The German Classics of the Nineteenth and Twentieth Centuries, Volume 02 eBook

This eBook from the Gutenberg Project consists of approximately 618 pages of information about The German Classics of the Nineteenth and Twentieth Centuries, Volume 02.

Over all such trials Charlotte found assistance to rise in her own inward feelings.  She knew her own determination.  Her own affection, fair and noble as it was, she would utterly renounce.

And sorely she longed to go to the assistance of the other two.  Separation, she knew well, would not alone suffice to heal so deep a wound.  She resolved that she would speak openly about it to Ottilie herself.  But she could not do it.  The recollection of her own weakness stood in her way.  She thought she could talk generally to her about the sort of thing.  But general expressions about “the sort of thing,” fitted her own case equally well, and she could not bear to touch it.  Every hint which she would give Ottilie recoiled on her own heart.  She would warn, and she was obliged to feel that she might herself still be in need of warning.

She contented herself, therefore, with silently keeping the lovers more apart, and by this gained nothing.  The slight hints which frequently escaped her had no effect upon Ottilie; for Ottilie had been assured by Edward that Charlotte was devoted to the Captain, that Charlotte herself wished for a separation, and that he was at this moment considering the readiest means by which it could be brought about.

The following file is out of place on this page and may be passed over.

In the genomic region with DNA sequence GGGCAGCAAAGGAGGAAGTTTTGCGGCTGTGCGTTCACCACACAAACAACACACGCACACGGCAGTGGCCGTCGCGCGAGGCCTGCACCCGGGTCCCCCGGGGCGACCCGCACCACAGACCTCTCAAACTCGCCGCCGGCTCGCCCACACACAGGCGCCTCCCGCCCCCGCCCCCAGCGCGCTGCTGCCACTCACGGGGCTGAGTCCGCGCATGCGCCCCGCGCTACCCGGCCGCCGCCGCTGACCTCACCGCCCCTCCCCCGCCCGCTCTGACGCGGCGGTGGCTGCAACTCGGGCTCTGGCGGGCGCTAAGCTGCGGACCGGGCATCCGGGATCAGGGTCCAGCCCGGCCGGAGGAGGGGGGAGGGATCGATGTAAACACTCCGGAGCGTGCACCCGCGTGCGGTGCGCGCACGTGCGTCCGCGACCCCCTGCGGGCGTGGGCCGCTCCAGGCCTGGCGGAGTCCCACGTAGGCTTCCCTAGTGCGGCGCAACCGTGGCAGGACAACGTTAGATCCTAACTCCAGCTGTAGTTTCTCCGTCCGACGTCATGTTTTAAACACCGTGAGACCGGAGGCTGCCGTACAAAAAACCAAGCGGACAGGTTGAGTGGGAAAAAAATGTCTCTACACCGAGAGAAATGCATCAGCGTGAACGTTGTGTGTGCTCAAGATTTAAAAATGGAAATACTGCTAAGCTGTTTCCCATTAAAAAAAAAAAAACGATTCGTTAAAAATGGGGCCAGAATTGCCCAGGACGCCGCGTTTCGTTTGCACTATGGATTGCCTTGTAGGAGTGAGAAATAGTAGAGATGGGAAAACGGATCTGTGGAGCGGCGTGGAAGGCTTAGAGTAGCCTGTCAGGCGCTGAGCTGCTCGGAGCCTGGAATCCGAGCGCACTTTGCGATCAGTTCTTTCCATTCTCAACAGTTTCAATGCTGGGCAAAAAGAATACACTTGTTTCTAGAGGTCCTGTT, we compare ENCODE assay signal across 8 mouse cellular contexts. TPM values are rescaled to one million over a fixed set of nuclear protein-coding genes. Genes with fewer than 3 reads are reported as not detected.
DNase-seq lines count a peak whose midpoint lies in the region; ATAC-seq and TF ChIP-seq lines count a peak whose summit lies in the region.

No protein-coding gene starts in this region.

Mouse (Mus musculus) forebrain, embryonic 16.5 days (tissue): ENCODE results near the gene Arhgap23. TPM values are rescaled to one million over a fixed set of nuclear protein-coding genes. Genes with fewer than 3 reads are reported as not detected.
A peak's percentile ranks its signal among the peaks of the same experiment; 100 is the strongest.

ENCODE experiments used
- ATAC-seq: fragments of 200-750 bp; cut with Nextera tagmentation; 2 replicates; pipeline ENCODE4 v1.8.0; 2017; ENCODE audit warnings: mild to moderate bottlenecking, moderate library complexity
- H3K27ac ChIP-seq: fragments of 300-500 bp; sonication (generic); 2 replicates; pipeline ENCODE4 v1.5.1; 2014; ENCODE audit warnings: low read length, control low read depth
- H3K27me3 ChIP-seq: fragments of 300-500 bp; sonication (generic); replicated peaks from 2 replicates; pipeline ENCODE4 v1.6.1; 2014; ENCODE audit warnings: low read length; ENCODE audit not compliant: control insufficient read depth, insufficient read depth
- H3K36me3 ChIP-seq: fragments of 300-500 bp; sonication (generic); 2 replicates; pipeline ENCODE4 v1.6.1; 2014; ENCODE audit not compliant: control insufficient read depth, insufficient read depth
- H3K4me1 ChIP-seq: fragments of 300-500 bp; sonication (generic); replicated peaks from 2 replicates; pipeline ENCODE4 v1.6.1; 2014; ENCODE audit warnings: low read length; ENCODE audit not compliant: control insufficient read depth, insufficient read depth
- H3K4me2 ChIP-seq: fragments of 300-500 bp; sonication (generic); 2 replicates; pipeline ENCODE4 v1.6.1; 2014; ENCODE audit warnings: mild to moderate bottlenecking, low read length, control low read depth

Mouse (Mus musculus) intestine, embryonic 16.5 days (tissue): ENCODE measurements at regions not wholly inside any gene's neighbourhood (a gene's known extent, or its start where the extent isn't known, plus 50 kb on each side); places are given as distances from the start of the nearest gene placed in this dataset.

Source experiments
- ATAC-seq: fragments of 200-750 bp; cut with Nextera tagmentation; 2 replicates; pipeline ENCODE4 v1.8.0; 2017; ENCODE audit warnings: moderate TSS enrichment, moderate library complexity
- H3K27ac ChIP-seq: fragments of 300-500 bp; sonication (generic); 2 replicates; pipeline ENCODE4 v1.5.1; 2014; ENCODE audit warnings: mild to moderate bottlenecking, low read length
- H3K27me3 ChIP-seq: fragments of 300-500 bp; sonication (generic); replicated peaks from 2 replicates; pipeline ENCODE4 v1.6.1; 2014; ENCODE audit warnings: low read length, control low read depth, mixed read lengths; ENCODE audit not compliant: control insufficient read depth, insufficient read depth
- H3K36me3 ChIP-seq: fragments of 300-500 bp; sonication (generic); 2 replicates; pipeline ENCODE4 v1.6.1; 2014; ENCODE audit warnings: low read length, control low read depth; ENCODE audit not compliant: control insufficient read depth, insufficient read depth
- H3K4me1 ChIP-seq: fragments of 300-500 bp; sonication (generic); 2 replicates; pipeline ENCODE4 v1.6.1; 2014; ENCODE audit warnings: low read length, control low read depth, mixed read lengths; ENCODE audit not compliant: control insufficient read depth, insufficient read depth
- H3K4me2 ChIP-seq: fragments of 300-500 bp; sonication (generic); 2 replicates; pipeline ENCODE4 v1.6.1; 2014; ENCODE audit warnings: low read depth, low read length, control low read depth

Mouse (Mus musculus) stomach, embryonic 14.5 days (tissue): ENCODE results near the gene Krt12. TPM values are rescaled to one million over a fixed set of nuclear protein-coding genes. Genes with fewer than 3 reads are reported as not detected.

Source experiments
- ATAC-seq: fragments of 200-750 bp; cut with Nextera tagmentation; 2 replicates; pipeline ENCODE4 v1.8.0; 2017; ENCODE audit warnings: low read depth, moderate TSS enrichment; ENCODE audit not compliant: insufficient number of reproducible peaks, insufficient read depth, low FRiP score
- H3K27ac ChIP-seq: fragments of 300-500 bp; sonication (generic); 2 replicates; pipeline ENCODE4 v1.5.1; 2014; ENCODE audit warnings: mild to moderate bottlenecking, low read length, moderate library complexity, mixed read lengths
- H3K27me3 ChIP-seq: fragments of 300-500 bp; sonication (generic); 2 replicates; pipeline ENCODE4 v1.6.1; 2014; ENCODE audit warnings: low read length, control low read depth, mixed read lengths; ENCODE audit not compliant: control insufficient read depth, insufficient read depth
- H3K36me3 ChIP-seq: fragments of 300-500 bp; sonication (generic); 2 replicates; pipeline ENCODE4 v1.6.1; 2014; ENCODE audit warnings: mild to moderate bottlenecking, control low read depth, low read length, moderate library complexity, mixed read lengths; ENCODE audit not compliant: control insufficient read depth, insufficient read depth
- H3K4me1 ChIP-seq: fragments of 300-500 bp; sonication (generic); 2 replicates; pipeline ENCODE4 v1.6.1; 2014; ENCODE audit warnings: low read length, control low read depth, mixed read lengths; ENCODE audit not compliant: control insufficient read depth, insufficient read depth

Ottilie, led by the sense of her own innocence along the road to the happiness for which she longed, lived only for Edward.  Strengthened by her love for him in all good, more light and happy in her work for his sake, and more frank and open toward others, she found herself in a heaven upon earth.

So all together, each in his or her own fashion, reflecting or unreflecting, they continued on the routine of their lives.  All seemed to go its ordinary way, as, in monstrous cases, when everything is at stake, men will still live on, as if it were all nothing.


In the meantime a letter came from the Count to the Captain—­two, indeed—­one which he might produce, holding out fair, excellent prospects in the distance; the other containing a distinct offer of an immediate situation, a place of high importance and responsibility at the Court, his rank as Major, a very considerable salary, and other advantages.  A number of circumstances, however, made it desirable that for the moment he should not speak of it, and consequently he only informed his friends of his distant expectations, and concealed what was so nearly impending.

He went warmly on, at the same time, with his present occupation, and quietly made arrangements to insure the continuance of the works without interruption after his departure.  He was now himself desirous that as much as possible should be finished off at once, and was ready to hasten things forward to prepare for Ottilie’s birthday.  And so, though without having come to any express understanding, the two friends worked side by side together.  Edward was now well pleased that the cash-box was filled by their having taken up money.  The whole affair went forward at fullest speed.

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The German Classics of the Nineteenth and Twentieth Centuries, Volume 02 from Project Gutenberg. Public domain.
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